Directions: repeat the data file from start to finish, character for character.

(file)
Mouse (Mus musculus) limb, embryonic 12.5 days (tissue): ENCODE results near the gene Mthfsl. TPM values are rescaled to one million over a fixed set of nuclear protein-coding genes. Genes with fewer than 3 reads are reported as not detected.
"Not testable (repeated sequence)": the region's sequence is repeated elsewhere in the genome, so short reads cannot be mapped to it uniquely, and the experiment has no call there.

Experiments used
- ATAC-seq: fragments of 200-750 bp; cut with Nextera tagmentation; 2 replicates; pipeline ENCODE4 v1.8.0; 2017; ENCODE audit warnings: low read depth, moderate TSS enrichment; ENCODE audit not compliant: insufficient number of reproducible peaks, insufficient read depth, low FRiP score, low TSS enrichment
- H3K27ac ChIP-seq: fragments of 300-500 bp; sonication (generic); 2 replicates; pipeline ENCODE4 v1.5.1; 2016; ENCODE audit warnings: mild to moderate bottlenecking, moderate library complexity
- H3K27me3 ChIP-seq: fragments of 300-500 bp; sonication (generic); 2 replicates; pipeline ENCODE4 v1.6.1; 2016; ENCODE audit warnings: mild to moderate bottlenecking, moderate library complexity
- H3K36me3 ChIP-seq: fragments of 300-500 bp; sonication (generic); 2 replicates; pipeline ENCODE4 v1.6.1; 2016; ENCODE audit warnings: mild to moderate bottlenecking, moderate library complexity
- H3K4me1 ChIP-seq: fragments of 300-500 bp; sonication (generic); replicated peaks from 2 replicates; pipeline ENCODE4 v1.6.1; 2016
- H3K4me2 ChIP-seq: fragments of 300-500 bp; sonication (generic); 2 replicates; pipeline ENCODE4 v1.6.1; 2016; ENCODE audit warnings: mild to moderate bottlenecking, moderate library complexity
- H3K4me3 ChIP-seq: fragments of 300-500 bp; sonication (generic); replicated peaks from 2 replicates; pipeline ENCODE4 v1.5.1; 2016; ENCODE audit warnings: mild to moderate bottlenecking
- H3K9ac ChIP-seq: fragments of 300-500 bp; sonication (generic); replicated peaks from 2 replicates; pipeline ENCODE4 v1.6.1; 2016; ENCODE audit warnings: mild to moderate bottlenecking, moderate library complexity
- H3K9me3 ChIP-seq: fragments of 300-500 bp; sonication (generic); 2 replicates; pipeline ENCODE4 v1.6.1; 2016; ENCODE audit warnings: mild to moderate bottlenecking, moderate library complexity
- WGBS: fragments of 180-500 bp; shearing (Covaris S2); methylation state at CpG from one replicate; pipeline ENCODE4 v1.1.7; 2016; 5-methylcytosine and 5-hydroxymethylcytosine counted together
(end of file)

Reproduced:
Mouse (Mus musculus) limb, embryonic 12.5 days (tissue): ENCODE results near the gene Mthfsl. TPM values are rescaled to one million over a fixed set of nuclear protein-coding genes. Genes with fewer than 3 reads are reported as not detected.
"Not testable (repeated sequence)": the region's sequence is repeated elsewhere in the genome, so short reads cannot be mapped to it uniquely, and the experiment has no call there.

Experiments used
- ATAC-seq: fragments of 200-750 bp; cut with Nextera tagmentation; 2 replicates; pipeline ENCODE4 v1.8.0; 2017; ENCODE audit warnings: low read depth, moderate TSS enrichment; ENCODE audit not compliant: insufficient number of reproducible peaks, insufficient read depth, low FRiP score, low TSS enrichment
- H3K27ac ChIP-seq: fragments of 300-500 bp; sonication (generic); 2 replicates; pipeline ENCODE4 v1.5.1; 2016; ENCODE audit warnings: mild to moderate bottlenecking, moderate library complexity
- H3K27me3 ChIP-seq: fragments of 300-500 bp; sonication (generic); 2 replicates; pipeline ENCODE4 v1.6.1; 2016; ENCODE audit warnings: mild to moderate bottlenecking, moderate library complexity
- H3K36me3 ChIP-seq: fragments of 300-500 bp; sonication (generic); 2 replicates; pipeline ENCODE4 v1.6.1; 2016; ENCODE audit warnings: mild to moderate bottlenecking, moderate library complexity
- H3K4me1 ChIP-seq: fragments of 300-500 bp; sonication (generic); replicated peaks from 2 replicates; pipeline ENCODE4 v1.6.1; 2016
- H3K4me2 ChIP-seq: fragments of 300-500 bp; sonication (generic); 2 replicates; pipeline ENCODE4 v1.6.1; 2016; ENCODE audit warnings: mild to moderate bottlenecking, moderate library complexity
- H3K4me3 ChIP-seq: fragments of 300-500 bp; sonication (generic); replicated peaks from 2 replicates; pipeline ENCODE4 v1.5.1; 2016; ENCODE audit warnings: mild to moderate bottlenecking
- H3K9ac ChIP-seq: fragments of 300-500 bp; sonication (generic); replicated peaks from 2 replicates; pipeline ENCODE4 v1.6.1; 2016; ENCODE audit warnings: mild to moderate bottlenecking, moderate library complexity
- H3K9me3 ChIP-seq: fragments of 300-500 bp; sonication (generic); 2 replicates; pipeline ENCODE4 v1.6.1; 2016; ENCODE audit warnings: mild to moderate bottlenecking, moderate library complexity
- WGBS: fragments of 180-500 bp; shearing (Covaris S2); methylation state at CpG from one replicate; pipeline ENCODE4 v1.1.7; 2016; 5-methylcytosine and 5-hydroxymethylcytosine counted together